19 april, 2013
Life in the Fast Food Lane
The growth of the fast food industry over the past few decades into what it is today is an undeniable phenomenon that has occurred in an alarmingly rapid pace. The fact of the matter is it seems that a person has a very realistic chance of finding a McDonalds within a 4 mile radius of any household in the country, it is also arguable that this is already the case for the world as well, and if not now then very soon indeed. According to an article “Good Home Cooking--Right off the Assembly Line,” by James Bone on the Times Online Web site said, “only one-third of Americans cook meals from scratch”, meaning with fresh ingredients. Bone also reports that “Americans spend only thirty minutes cooking dinner, compared with 2-1/2 hours in the 1960s”. In his book Fast Food Nation, Eric Schlosser says, “one-quarter of Americans eat in a fast-food restaurant each day” (3). Why are Americans eating so much fast food? The answer is simple: they are willing to trade quality for speed. While Americans may be attracted to food that is fast and easy, they are missing some important benefits of slowing down. In fact, Americans’ obsession with fast food is hurting not only their health but also the quality of their lives. The main reason that Americans are getting take-out food and cooking prepared meals is obvious: they don’t have enough time. Bone said “in more than two-thirds of households in America, two people are working”. People with demanding work schedules have little time for food shopping and cooking. Another reason that mealtime has become so short is that many younger adults grew up in what one might call a fast-food culture. In the past fifty years, inventions such as televisions, fax machines, and computers have increased the pace of life. At the same time, microwave ovens, drive-through restaurants, and TV dinners have changed the way Americans eat. Many people now prefer to...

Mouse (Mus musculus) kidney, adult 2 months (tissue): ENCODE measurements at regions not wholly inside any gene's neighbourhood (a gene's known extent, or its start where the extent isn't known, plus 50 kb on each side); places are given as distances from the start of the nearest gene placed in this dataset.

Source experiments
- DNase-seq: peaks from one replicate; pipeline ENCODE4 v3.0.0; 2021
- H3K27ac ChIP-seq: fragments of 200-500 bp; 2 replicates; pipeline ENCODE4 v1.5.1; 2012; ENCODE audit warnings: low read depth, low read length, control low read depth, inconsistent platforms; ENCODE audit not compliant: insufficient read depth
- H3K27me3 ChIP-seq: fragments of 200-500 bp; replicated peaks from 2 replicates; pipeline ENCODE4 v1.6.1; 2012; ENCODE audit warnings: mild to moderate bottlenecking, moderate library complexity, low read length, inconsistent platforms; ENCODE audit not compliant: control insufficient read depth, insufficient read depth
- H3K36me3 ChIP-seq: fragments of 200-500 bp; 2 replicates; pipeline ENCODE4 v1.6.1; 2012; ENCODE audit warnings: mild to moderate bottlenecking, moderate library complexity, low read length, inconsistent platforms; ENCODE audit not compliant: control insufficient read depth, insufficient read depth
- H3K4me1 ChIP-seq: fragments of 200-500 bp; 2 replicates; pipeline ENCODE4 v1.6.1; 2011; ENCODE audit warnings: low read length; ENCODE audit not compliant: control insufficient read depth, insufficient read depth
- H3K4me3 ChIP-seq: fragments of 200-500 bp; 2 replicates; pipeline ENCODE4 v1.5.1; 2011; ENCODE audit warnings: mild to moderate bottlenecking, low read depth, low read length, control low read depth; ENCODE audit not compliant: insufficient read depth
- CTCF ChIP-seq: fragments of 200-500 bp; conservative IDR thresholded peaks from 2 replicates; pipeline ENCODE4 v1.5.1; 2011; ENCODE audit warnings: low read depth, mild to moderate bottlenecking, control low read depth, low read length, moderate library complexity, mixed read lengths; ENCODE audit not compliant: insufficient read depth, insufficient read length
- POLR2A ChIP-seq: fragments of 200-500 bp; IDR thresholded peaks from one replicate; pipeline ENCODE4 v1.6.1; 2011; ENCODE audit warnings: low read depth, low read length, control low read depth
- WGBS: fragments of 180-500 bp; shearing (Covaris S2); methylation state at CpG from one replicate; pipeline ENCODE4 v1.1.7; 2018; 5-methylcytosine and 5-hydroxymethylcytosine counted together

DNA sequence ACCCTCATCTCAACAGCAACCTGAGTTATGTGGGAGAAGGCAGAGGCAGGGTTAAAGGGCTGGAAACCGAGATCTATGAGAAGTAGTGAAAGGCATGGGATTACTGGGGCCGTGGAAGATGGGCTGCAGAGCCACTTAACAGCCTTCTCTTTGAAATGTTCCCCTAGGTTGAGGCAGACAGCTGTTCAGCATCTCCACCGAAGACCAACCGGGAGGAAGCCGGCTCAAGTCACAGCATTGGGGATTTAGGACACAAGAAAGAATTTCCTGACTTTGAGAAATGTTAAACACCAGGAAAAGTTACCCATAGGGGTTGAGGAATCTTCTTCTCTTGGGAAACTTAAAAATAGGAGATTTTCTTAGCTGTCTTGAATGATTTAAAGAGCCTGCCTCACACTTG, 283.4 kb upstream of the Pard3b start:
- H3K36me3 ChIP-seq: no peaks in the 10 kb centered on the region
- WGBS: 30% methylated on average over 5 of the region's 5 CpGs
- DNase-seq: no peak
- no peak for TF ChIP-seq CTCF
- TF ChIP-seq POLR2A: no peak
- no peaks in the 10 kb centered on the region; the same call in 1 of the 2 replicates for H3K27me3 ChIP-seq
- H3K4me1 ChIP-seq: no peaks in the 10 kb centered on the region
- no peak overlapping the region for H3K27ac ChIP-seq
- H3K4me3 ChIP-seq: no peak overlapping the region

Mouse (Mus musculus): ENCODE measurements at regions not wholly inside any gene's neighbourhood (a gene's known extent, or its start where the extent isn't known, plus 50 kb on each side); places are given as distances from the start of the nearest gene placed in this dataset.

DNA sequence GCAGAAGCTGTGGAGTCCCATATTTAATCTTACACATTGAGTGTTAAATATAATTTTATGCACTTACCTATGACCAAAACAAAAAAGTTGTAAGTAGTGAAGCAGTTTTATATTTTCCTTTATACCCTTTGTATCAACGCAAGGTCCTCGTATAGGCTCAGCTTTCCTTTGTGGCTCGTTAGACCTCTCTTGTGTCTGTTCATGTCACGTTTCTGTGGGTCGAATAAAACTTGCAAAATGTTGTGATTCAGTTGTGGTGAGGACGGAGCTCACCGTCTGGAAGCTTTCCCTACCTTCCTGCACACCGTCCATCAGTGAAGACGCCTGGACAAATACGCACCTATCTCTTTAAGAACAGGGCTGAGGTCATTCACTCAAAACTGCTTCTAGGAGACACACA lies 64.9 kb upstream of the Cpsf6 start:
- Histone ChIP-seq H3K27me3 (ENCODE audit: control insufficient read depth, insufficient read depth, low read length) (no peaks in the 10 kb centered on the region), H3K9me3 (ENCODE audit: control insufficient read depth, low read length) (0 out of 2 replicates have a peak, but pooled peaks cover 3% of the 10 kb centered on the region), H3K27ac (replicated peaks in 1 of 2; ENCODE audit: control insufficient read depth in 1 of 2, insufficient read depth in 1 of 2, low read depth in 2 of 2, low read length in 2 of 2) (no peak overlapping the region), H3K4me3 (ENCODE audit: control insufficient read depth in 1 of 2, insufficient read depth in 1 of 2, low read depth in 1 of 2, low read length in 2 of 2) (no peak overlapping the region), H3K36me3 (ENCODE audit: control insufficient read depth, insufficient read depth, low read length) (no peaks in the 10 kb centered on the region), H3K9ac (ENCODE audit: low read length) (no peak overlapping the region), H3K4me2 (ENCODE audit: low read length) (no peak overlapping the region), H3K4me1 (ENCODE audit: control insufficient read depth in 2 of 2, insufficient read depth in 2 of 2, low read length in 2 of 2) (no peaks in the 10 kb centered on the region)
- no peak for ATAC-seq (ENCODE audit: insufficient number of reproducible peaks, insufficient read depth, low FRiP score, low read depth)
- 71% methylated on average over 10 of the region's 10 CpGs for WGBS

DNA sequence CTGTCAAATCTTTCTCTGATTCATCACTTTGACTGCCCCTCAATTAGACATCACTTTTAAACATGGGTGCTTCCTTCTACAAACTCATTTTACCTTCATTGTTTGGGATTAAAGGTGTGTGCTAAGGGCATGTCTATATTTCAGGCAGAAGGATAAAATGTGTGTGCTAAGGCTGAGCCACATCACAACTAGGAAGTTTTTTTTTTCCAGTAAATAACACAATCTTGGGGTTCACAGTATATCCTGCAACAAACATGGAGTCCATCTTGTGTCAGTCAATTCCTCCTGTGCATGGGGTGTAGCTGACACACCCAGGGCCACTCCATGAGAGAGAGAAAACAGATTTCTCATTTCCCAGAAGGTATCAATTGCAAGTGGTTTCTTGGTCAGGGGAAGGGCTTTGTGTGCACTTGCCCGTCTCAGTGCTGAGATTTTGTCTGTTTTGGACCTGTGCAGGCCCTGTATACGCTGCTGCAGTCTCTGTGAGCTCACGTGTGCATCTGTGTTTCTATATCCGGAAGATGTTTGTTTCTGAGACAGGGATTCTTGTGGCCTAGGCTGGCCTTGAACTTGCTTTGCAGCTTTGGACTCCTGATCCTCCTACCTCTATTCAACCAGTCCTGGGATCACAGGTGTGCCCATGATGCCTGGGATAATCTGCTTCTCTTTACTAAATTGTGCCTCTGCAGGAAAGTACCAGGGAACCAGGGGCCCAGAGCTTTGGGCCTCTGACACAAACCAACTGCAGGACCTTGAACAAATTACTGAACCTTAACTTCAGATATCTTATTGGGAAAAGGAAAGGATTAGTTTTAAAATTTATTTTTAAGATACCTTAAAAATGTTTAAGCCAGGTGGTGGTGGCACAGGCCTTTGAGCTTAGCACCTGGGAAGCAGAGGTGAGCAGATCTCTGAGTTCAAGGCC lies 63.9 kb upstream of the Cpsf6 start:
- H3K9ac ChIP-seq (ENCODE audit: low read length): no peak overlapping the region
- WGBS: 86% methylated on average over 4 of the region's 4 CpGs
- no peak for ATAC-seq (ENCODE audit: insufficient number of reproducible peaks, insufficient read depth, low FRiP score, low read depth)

Cited: Bone, James. “Good Home Cooking--Right off the Assembly Line.” TimesOnline 27 Mar. 2006. 9 Oct. 2006<http://www.timesonline.co.uk/article/0,,11069-2105427,00.html>.
Frazier, Dustin A. "The Link Between Fast Food And The Obesity Epidemic." Health Matrix: journal Of Law-Medicine 17.2 (2007): 291-317.Academic Search Complete. Web. 17 Sept. 2012.
Schlosser, Eric. Fast Food Nation: The Dark Side of the All-American Meal. New York, NY: Perennial, 2002. Print.
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